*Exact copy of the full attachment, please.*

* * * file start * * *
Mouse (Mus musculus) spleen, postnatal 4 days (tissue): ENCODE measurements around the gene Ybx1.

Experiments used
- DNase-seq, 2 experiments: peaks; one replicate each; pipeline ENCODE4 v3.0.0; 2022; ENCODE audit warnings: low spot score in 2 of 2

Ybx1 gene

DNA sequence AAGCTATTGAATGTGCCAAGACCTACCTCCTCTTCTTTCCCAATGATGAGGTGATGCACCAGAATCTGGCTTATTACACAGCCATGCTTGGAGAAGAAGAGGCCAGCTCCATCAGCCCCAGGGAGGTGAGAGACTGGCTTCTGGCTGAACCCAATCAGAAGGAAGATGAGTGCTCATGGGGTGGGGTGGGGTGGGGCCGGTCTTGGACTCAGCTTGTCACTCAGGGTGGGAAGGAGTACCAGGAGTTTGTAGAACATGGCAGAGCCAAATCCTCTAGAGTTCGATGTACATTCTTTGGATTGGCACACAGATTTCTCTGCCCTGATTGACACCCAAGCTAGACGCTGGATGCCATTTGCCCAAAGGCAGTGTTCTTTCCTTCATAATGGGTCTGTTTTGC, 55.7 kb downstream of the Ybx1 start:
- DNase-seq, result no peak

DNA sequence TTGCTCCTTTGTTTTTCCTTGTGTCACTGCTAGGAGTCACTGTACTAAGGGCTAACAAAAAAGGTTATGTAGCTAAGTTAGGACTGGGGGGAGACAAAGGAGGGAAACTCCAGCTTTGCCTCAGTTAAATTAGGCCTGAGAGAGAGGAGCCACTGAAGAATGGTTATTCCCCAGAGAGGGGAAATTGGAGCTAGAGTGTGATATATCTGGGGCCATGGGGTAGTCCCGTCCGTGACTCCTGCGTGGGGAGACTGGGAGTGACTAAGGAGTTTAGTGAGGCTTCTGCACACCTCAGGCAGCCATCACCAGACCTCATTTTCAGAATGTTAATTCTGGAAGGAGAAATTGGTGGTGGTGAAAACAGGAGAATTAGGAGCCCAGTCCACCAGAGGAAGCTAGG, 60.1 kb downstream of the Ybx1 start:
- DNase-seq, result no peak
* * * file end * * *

Mouse (Mus musculus) spleen, postnatal 4 days (tissue): ENCODE measurements around the gene Ybx1.

Experiments used
- DNase-seq, 2 experiments: peaks; one replicate each; pipeline ENCODE4 v3.0.0; 2022; ENCODE audit warnings: low spot score in 2 of 2

Ybx1 gene

DNA sequence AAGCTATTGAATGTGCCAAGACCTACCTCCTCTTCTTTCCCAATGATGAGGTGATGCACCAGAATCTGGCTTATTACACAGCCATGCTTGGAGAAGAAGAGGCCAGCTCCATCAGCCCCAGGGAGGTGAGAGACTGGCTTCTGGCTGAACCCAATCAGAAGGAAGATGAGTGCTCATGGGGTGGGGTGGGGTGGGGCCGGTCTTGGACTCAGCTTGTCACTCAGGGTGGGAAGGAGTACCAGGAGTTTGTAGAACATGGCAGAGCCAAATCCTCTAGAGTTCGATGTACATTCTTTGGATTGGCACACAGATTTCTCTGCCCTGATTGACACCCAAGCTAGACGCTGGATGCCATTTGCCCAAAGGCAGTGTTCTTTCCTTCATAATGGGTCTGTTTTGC, 55.7 kb downstream of the Ybx1 start:
- DNase-seq, result no peak

DNA sequence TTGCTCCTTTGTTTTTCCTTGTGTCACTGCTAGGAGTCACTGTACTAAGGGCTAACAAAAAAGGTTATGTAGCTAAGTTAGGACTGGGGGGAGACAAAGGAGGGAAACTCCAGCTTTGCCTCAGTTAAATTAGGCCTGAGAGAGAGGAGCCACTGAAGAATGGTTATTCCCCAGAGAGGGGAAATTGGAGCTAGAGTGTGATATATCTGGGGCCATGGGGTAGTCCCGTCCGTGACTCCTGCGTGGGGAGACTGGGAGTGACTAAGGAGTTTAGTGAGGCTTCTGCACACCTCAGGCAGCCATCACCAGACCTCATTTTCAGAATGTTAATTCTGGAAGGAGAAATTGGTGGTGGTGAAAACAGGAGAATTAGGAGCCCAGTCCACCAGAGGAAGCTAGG, 60.1 kb downstream of the Ybx1 start:
- DNase-seq, result no peak